Doubts about the feasibility of relocating U.S. Marine Corps Air Station Futenma to Henoko, Nago City, has spread to the U.S.
The Readiness Subcommittee on the House Armed Services Committee has passed its portion of the Fiscal Year 2021 National Defense Authorization Act, and for the first time, concerns about the soft seabed and active earthquake fault lines present at the planned construction site in Henoko was addressed in the bill. The committee directed the Secretary of Defense to submit a report outlining the details of the sea-floor conditions at Henoko and to provide an assessment of the general environmental impacts.
Tokyo needs to halt the ongoing construction in Henoko and conduct a clear-eyed evaluation of the rationality of the project; it needs to stop wasting any further time and taxpayer money.
The new language adopted by the House Armed Services Subcommittee on Readiness may be credited to Gov. Denny Tamaki’s visit to Washington last October, where he met with U.S. lawmakers. The governor is entrusted by the Okinawan people with their representation, and his visit to the U.S. to directly plead for a solution to the military base issue carries a great significance.
It’s not just the governor’s U.S. visit; the combined lobbying efforts of opposition party members in the Japanese Diet and citizen groups demanding the re-examination of the Henoko relocation is moving the needle on policy making in the U.S.
However, whether this new language will be included in the finalized bill will depend on the whole of the House Armed Services Committee and its conference with the Senate. The Japanese government will doubtless increase its pressure on U.S. lawmakers to have the language removed and we must pay close attention to the conclusions of the conference.
The U.S. has long distanced itself from the Henoko construction issues, writing it off as a domestic issue for Japan to contend with. Its new concern and debate over the project is a drastic change. This indicates how much the presence of the soft seabed at Henoko fundamentally shatters the preconditions of the relocation plan.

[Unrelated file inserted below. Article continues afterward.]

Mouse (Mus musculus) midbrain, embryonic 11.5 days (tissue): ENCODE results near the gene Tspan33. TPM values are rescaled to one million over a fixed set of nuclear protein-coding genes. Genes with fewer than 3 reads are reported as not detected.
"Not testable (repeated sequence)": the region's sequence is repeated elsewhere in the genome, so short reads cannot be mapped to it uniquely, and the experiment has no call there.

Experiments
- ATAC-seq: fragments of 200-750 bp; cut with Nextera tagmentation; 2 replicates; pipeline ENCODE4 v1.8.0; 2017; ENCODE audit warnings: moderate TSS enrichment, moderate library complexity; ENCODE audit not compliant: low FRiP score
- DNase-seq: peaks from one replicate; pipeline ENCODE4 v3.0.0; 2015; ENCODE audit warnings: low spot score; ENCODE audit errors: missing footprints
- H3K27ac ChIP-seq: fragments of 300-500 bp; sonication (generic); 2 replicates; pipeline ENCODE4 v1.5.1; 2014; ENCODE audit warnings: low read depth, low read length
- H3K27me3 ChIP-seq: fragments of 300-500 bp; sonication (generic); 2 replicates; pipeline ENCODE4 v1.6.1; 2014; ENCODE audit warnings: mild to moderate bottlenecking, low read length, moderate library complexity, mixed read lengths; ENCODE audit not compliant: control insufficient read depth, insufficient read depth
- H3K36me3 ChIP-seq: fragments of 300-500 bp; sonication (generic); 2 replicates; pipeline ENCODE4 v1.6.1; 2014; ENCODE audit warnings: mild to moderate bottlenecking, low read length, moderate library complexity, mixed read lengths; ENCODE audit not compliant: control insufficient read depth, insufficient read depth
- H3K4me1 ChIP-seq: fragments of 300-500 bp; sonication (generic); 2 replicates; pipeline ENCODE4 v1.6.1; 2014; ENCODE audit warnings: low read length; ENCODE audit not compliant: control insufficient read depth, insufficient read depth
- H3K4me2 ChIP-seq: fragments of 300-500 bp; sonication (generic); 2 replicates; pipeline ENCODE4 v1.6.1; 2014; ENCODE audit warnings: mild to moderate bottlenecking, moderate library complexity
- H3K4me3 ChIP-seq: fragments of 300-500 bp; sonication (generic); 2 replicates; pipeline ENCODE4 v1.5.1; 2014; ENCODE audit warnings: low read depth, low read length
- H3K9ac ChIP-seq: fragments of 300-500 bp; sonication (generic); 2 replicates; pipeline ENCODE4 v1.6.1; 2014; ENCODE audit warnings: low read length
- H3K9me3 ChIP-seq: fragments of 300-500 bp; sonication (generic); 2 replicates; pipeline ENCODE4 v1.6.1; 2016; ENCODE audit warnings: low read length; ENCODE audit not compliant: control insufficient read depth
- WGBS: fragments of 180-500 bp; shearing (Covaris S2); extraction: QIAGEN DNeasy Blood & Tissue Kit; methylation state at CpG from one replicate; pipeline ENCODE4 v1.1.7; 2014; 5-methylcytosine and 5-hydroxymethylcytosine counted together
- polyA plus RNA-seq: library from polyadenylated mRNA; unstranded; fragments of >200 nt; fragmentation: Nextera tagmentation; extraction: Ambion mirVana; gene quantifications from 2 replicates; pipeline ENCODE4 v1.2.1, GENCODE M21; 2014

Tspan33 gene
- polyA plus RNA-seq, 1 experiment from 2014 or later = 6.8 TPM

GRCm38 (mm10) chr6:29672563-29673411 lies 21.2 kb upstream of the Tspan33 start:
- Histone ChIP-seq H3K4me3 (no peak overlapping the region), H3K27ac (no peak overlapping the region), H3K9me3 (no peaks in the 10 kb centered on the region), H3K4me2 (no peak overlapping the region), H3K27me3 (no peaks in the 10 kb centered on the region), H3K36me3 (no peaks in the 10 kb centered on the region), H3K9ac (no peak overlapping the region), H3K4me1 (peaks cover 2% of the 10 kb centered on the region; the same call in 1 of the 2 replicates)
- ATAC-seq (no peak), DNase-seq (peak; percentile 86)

The ground improvement work newly required at Henoko’s Oura Bay will drive up the total construction cost of the new base to about 930 billion yen, 2.7 times the original estimation, according to the Japanese government. The construction period has also increased to twelve years.
First and foremost, there is no precedence of conducting ground improvement work at 90-meters below sea level. Even if the government were to throw large amounts of time and taxpayer money at the project, there is no guarantee that the construction will be successful. Supposing the Henoko construction ends in success, the runway jutting out onto the cape is at risk of being hit by tsunamis, due to the possible presence of an active earthquake fault line at the site.
Signs of Henoko being an unsuitable location for a military base are mounting, including the ballooning budget and the complicated yet unprecedented construction work. Tokyo’s claim that Henoko is their only option, has already collapsed.
Defense Minister Taro Kono recently made a statement after suspending the Aegis Ashore ballistic missile system deployment and said, “Considering the cost and time it would require, I had no choice but to judge that pursuing the plan is not logical.” By this rationale, the construction at Henoko, which is also costly and time consuming, should be scrapped as well.
Regrets of having made wasteful investments can cause one to throw more time and money at the project to finish it. This is known as the sunk cost fallacy. Tokyo should not cling onto this failed project any longer.
(English translation by T&CT and Monica Shingaki)